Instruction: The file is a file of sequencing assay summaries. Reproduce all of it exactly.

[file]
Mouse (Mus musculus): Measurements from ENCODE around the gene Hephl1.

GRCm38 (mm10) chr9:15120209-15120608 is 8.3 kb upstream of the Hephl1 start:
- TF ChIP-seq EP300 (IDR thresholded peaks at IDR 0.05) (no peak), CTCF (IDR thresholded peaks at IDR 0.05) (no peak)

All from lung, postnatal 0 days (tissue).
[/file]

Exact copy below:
Mouse (Mus musculus): Measurements from ENCODE around the gene Hephl1.

GRCm38 (mm10) chr9:15120209-15120608 is 8.3 kb upstream of the Hephl1 start:
- TF ChIP-seq EP300 (IDR thresholded peaks at IDR 0.05) (no peak), CTCF (IDR thresholded peaks at IDR 0.05) (no peak)

All from lung, postnatal 0 days (tissue).